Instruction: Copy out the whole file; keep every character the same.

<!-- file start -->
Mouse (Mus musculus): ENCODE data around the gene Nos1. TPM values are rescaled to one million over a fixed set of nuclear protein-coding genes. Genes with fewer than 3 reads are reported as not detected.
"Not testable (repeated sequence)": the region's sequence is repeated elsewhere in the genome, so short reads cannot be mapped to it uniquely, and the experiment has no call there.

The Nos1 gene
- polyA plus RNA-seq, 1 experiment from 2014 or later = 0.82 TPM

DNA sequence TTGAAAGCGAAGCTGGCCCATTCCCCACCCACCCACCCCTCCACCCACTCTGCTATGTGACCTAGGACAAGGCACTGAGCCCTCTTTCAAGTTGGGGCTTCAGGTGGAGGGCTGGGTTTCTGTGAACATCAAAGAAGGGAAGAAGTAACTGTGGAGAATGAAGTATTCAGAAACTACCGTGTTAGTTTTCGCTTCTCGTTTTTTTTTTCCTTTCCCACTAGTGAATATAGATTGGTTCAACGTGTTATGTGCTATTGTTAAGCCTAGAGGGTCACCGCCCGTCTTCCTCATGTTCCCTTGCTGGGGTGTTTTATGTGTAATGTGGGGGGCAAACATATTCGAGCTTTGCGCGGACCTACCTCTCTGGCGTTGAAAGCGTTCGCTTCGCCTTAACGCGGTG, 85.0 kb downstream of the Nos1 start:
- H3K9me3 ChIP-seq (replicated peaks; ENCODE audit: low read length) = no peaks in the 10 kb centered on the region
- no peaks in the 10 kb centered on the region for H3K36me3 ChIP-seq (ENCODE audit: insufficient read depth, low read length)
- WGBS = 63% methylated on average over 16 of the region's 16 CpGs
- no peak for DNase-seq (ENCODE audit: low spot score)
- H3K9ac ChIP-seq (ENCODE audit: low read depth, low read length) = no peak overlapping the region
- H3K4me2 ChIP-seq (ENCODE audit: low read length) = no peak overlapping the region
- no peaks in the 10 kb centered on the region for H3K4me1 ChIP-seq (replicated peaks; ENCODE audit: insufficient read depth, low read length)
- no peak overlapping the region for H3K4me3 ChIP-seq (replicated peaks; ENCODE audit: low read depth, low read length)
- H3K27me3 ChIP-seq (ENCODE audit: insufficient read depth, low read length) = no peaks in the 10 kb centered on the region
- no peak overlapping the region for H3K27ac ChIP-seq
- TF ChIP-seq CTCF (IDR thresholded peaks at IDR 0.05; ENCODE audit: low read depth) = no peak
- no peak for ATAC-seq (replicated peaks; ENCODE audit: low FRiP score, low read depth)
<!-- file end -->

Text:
Mouse (Mus musculus): ENCODE data around the gene Nos1. TPM values are rescaled to one million over a fixed set of nuclear protein-coding genes. Genes with fewer than 3 reads are reported as not detected.
"Not testable (repeated sequence)": the region's sequence is repeated elsewhere in the genome, so short reads cannot be mapped to it uniquely, and the experiment has no call there.

The Nos1 gene
- polyA plus RNA-seq, 1 experiment from 2014 or later = 0.82 TPM

DNA sequence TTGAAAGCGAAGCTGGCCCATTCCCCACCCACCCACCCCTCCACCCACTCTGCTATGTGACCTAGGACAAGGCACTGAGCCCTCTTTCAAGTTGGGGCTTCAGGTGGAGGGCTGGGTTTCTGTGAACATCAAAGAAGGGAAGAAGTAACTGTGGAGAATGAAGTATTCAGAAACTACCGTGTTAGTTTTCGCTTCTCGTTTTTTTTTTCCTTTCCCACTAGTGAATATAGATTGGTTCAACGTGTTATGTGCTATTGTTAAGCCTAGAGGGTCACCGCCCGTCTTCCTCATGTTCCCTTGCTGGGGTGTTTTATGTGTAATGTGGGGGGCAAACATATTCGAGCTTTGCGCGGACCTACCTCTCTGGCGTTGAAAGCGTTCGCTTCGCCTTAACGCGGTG, 85.0 kb downstream of the Nos1 start:
- H3K9me3 ChIP-seq (replicated peaks; ENCODE audit: low read length) = no peaks in the 10 kb centered on the region
- no peaks in the 10 kb centered on the region for H3K36me3 ChIP-seq (ENCODE audit: insufficient read depth, low read length)
- WGBS = 63% methylated on average over 16 of the region's 16 CpGs
- no peak for DNase-seq (ENCODE audit: low spot score)
- H3K9ac ChIP-seq (ENCODE audit: low read depth, low read length) = no peak overlapping the region
- H3K4me2 ChIP-seq (ENCODE audit: low read length) = no peak overlapping the region
- no peaks in the 10 kb centered on the region for H3K4me1 ChIP-seq (replicated peaks; ENCODE audit: insufficient read depth, low read length)
- no peak overlapping the region for H3K4me3 ChIP-seq (replicated peaks; ENCODE audit: low read depth, low read length)
- H3K27me3 ChIP-seq (ENCODE audit: insufficient read depth, low read length) = no peaks in the 10 kb centered on the region
- no peak overlapping the region for H3K27ac ChIP-seq
- TF ChIP-seq CTCF (IDR thresholded peaks at IDR 0.05; ENCODE audit: low read depth) = no peak
- no peak for ATAC-seq (replicated peaks; ENCODE audit: low FRiP score, low read depth)